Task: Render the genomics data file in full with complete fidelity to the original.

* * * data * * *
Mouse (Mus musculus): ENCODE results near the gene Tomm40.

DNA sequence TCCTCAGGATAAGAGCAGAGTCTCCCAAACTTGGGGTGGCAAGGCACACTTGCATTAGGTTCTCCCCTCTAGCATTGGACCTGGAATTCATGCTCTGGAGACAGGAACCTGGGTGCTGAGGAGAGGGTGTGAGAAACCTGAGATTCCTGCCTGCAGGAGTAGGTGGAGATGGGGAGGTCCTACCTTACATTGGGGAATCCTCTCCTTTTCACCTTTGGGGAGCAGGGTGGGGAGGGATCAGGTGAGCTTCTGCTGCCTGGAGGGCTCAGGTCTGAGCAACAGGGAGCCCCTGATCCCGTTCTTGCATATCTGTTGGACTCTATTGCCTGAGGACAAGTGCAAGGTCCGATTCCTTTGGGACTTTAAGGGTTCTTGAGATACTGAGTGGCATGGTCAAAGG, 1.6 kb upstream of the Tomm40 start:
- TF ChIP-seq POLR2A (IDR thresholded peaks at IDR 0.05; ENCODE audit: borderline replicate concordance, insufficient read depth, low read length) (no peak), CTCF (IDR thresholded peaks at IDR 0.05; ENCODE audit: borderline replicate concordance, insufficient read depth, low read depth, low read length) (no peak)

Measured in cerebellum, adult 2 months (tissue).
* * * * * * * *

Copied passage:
Mouse (Mus musculus): ENCODE results near the gene Tomm40.

DNA sequence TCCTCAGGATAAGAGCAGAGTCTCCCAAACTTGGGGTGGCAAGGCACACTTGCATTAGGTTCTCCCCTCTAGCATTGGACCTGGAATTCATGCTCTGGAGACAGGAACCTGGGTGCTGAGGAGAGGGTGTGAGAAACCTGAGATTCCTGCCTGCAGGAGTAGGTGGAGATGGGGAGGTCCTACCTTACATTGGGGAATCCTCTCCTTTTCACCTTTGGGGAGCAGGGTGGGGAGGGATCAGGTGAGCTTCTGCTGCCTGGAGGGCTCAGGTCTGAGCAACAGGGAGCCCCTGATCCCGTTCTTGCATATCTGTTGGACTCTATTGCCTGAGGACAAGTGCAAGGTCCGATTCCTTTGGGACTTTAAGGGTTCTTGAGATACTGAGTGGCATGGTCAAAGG, 1.6 kb upstream of the Tomm40 start:
- TF ChIP-seq POLR2A (IDR thresholded peaks at IDR 0.05; ENCODE audit: borderline replicate concordance, insufficient read depth, low read length) (no peak), CTCF (IDR thresholded peaks at IDR 0.05; ENCODE audit: borderline replicate concordance, insufficient read depth, low read depth, low read length) (no peak)

Measured in cerebellum, adult 2 months (tissue).